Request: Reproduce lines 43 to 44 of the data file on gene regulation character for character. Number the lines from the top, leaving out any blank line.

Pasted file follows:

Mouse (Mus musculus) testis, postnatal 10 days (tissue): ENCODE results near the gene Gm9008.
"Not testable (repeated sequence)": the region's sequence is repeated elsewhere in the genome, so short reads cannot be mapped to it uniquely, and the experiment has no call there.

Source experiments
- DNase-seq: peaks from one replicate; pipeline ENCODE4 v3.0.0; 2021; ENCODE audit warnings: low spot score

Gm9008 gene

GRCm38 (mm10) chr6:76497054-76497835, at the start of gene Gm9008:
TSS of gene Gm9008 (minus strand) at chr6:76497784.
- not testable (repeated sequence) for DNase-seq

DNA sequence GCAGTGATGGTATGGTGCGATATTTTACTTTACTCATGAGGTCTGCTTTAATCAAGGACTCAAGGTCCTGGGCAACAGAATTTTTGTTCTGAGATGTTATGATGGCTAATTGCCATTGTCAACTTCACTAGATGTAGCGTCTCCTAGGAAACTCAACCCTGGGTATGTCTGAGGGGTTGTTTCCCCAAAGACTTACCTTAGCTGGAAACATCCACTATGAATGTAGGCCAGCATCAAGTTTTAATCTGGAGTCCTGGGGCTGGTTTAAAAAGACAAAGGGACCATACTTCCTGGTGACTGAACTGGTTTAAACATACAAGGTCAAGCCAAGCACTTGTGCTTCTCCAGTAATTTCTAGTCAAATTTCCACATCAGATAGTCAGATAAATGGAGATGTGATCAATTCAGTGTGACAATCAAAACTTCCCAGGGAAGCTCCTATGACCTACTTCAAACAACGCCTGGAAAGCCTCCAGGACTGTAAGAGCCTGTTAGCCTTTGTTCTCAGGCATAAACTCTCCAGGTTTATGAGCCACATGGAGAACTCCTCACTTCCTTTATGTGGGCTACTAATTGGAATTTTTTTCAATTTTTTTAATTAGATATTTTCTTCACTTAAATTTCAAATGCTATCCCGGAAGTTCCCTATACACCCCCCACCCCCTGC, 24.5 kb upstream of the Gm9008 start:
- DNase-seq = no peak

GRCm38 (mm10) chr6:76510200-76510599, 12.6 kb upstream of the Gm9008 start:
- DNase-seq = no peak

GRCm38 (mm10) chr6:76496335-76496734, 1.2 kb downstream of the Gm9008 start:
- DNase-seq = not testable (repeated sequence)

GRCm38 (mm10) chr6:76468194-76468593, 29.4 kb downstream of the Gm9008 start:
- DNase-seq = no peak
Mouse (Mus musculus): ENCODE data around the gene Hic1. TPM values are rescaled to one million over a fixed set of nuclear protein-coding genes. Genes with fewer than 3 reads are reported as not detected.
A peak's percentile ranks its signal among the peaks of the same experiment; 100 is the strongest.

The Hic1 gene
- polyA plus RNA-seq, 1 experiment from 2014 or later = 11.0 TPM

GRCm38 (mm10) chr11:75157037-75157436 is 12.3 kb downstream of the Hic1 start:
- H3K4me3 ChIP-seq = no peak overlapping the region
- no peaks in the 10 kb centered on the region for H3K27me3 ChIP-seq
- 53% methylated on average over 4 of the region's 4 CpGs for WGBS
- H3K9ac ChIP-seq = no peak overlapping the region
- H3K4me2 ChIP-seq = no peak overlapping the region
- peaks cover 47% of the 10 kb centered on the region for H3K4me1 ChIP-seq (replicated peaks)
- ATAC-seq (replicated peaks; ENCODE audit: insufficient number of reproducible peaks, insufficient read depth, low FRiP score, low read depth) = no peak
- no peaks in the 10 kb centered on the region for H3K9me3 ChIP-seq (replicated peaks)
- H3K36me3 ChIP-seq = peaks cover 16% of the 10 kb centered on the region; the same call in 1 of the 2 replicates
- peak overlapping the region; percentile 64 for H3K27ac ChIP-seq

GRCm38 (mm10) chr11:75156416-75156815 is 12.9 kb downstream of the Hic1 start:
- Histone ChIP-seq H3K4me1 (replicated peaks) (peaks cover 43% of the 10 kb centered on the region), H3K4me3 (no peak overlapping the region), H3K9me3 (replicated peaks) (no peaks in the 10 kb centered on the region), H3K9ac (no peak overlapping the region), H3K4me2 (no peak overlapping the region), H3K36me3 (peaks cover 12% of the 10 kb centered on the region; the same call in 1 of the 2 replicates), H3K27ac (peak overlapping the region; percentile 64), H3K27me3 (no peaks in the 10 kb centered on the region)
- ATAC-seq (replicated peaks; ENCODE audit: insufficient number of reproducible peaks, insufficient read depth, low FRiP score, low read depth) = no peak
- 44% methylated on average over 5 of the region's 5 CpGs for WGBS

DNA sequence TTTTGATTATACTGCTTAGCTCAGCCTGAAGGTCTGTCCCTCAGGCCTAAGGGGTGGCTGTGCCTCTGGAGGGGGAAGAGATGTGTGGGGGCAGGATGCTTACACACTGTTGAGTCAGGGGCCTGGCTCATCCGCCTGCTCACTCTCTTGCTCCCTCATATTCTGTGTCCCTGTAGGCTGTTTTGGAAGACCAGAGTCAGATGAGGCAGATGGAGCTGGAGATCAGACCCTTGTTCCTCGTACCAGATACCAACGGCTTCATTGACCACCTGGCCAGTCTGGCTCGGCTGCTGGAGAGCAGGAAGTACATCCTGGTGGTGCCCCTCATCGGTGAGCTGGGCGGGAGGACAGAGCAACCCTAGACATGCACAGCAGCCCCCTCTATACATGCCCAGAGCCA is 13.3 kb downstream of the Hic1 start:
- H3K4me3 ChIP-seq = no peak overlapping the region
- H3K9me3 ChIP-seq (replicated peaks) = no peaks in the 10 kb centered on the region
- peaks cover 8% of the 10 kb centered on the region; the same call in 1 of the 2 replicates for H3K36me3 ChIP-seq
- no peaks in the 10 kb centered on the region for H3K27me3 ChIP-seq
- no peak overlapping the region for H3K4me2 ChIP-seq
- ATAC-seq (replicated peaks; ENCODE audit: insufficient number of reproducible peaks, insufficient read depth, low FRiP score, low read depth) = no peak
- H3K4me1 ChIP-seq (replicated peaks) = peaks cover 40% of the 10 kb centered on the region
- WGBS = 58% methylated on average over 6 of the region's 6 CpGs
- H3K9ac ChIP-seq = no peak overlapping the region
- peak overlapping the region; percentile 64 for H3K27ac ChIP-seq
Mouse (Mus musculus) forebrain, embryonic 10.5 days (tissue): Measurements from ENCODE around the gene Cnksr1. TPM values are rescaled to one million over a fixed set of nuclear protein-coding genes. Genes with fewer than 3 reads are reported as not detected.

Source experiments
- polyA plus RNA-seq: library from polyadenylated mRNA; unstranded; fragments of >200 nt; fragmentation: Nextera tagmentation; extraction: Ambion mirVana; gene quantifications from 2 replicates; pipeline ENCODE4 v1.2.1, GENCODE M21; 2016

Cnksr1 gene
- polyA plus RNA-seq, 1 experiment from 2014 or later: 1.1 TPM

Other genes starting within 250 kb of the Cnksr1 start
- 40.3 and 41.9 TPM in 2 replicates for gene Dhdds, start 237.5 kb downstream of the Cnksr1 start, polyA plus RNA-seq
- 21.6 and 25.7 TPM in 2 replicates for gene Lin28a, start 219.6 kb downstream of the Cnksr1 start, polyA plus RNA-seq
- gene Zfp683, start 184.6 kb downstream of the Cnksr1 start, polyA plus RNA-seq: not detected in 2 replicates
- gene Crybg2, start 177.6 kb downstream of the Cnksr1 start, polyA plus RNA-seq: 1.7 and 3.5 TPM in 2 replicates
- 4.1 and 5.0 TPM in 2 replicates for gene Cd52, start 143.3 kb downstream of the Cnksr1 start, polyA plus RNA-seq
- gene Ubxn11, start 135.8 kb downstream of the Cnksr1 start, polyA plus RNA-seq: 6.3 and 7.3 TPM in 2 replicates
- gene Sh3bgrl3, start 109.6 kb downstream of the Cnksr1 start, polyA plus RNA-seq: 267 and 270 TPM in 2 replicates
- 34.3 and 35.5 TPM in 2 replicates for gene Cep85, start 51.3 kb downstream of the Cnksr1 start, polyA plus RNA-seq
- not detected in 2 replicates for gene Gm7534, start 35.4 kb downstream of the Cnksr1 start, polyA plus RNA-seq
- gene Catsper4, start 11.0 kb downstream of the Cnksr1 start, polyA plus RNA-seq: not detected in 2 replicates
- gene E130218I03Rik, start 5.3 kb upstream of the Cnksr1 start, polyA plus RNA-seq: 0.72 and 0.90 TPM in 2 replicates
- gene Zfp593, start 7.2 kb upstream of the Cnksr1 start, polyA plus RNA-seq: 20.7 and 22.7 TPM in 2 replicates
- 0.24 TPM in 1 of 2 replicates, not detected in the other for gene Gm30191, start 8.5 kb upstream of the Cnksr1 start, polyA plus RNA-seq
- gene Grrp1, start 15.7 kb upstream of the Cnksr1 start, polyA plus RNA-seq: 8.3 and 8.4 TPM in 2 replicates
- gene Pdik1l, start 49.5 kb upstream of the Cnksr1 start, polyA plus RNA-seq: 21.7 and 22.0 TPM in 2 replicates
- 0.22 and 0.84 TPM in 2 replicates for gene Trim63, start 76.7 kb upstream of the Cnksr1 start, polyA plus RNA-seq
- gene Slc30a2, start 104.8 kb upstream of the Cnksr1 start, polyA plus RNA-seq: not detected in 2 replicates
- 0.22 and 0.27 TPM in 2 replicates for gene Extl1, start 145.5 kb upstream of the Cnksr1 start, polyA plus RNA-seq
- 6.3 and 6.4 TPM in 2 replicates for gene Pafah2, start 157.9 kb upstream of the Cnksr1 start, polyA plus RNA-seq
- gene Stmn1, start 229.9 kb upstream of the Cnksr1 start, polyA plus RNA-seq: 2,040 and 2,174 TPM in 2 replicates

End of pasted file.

- H3K4me1 ChIP-seq (replicated peaks) = peaks cover 40% of the 10 kb centered on the region
- WGBS = 58% methylated on average over 6 of the region's 6 CpGs